A new study confirms what all smart people ultimately already knew: Having misogynistic beliefs isn’t just bad for the world—it’s bad for the person who has them. Specifically, men who have sexist attitudes tend to have more psychological problems, and trouble treating those problems, than more open-minded men, according to a massive new meta-analysis of 19,453 men in 78 research samples published in the Journal of Counseling Psychology.
Two sexist traits that could indicate a man is likelier to have poor mental health and less inclination to get psychological help: Seeing himself as a playboy or as having power over women. The researchers focused predominantly on white men, but also took into account some data for African-American and Asian-American men. Poor mental health was also associated with conforming to “traditional masculine norms,” including the desire to win, the need for emotional control, risk-taking, violence, dominance, self-reliance, primacy of work, disdain for homosexuality, and pursuit of status.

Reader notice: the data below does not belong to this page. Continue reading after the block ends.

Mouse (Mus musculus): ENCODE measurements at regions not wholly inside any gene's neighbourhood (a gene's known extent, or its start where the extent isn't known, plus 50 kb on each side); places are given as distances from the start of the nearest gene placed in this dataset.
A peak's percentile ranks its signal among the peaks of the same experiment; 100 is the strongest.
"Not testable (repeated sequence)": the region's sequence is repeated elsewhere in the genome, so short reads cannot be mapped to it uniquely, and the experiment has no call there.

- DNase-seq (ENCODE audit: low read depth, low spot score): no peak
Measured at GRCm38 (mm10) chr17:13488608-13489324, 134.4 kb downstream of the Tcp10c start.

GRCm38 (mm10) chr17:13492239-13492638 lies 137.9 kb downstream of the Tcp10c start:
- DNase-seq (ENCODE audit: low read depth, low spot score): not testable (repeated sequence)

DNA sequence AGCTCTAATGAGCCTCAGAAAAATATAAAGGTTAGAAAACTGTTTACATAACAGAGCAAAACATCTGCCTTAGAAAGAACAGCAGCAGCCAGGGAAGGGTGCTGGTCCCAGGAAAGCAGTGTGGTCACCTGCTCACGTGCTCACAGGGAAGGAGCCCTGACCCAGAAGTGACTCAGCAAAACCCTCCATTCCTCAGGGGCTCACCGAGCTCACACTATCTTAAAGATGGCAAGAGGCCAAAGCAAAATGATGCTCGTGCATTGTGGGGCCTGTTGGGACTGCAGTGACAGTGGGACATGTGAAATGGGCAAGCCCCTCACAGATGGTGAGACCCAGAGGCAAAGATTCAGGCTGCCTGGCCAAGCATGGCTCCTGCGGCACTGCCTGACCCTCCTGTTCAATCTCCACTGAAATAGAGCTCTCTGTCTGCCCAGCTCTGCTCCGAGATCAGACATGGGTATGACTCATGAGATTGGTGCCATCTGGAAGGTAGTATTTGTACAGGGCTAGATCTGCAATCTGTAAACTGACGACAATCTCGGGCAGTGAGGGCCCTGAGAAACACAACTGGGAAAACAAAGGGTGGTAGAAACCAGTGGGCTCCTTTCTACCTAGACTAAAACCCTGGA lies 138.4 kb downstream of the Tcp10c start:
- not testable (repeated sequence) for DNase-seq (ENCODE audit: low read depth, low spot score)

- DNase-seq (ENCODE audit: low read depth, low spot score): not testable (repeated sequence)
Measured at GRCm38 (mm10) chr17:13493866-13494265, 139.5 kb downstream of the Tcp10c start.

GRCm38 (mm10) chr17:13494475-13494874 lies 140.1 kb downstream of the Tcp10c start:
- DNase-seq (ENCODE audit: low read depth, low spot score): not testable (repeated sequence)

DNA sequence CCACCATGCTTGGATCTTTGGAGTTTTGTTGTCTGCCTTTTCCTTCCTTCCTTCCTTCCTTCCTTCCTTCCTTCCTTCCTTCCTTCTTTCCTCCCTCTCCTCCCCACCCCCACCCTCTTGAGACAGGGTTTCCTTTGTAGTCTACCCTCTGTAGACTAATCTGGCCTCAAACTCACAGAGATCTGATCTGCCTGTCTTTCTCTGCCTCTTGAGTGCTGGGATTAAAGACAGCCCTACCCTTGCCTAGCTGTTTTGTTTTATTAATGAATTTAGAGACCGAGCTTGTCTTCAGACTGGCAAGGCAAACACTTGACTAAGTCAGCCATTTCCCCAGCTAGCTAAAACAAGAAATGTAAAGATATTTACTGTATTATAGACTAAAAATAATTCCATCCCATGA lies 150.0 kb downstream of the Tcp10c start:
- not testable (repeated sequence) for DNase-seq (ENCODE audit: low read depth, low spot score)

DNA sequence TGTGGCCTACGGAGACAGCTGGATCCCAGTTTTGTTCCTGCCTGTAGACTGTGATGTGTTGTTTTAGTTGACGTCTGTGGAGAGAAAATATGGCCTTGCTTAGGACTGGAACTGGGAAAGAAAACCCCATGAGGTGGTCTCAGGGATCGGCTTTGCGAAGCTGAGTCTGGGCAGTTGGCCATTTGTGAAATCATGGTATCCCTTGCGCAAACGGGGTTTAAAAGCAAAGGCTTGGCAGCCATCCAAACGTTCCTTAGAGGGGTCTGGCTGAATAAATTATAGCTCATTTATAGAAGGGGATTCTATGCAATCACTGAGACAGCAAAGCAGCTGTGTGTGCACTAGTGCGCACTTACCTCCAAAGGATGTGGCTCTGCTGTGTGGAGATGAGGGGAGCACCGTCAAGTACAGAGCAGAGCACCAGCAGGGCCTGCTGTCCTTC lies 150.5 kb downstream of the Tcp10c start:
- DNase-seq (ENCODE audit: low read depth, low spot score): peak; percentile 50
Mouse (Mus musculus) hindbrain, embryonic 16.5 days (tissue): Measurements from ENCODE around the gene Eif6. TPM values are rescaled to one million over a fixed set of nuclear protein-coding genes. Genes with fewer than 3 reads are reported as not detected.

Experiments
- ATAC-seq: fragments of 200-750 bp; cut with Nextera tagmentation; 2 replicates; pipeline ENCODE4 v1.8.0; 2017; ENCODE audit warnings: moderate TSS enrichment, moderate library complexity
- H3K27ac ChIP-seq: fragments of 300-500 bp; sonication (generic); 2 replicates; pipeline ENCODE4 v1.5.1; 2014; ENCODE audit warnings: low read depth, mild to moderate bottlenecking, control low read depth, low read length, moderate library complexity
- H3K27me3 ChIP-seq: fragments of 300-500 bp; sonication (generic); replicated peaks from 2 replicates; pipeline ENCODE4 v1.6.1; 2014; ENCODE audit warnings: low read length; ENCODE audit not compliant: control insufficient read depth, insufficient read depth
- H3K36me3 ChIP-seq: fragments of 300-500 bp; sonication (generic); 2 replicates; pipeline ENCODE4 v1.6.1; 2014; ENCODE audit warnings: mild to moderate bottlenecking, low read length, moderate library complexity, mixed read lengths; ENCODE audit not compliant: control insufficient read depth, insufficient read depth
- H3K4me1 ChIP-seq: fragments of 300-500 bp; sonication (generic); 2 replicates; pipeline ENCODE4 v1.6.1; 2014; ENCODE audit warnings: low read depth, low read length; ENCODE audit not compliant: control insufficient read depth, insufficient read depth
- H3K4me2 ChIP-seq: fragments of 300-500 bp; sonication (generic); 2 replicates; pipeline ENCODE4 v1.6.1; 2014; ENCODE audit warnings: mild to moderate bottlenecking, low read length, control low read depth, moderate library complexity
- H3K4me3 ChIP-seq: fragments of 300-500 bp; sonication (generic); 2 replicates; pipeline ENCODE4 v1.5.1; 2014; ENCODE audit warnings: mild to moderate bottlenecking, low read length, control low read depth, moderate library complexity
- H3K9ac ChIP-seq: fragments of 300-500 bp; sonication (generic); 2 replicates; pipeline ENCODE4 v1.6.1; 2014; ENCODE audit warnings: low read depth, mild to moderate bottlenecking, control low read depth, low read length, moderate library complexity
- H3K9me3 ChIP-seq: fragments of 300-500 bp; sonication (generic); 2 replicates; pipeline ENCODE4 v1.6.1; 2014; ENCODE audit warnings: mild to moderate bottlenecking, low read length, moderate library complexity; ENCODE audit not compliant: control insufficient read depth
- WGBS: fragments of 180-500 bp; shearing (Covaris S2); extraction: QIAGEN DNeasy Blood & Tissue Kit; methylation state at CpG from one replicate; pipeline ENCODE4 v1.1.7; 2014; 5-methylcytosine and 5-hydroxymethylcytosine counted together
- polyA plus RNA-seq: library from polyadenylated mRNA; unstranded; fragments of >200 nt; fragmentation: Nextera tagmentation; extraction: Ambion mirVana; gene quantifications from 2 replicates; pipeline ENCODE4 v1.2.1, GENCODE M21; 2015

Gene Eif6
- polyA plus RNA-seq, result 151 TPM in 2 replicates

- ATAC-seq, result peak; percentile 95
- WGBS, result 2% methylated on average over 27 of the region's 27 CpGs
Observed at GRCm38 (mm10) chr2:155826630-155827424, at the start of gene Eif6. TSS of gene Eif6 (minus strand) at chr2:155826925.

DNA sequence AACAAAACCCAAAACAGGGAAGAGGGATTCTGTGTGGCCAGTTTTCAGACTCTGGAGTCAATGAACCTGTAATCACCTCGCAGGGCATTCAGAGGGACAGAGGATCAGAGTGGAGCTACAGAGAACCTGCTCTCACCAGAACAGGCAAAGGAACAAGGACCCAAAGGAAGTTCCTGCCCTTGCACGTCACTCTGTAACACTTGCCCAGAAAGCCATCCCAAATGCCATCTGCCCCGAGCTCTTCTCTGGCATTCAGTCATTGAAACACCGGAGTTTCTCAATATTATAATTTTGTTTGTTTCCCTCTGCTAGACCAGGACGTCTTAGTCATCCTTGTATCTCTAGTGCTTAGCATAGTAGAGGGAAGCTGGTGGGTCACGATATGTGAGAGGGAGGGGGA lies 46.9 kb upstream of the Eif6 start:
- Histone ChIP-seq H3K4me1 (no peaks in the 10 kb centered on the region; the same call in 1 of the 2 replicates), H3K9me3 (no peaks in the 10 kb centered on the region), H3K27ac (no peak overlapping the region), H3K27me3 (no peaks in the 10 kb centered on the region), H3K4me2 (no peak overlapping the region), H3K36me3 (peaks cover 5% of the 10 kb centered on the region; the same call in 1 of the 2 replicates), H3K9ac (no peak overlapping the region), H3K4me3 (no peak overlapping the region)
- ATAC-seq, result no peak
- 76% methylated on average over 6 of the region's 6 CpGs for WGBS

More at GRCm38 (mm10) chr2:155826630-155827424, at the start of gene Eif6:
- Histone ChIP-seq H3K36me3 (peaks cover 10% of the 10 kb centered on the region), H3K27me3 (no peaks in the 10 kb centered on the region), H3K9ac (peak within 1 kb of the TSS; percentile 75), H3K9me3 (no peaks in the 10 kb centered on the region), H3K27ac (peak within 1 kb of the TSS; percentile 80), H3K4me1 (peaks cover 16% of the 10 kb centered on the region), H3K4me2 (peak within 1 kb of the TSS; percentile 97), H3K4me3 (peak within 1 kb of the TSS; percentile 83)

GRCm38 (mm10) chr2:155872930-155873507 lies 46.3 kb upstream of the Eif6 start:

“The masculine norms of playboy and power over women are the norms most closely associated with sexist attitudes,” said lead study author Y. Joel Wong, PhD, of Indiana University Bloomington. “The robust association between conformity to these two norms and negative mental health-related outcomes underscores the idea that sexism is not merely a social injustice, but may also have a detrimental effect on the mental health of those who embrace such attitudes.”
If you’re feeling rather gloat-y right now, join the club. There’s something profoundly satisfying about knowing people who harbor unfounded prejudices and hateful attitudes end up getting the shit end of the stick as a result. Sorry not sorry.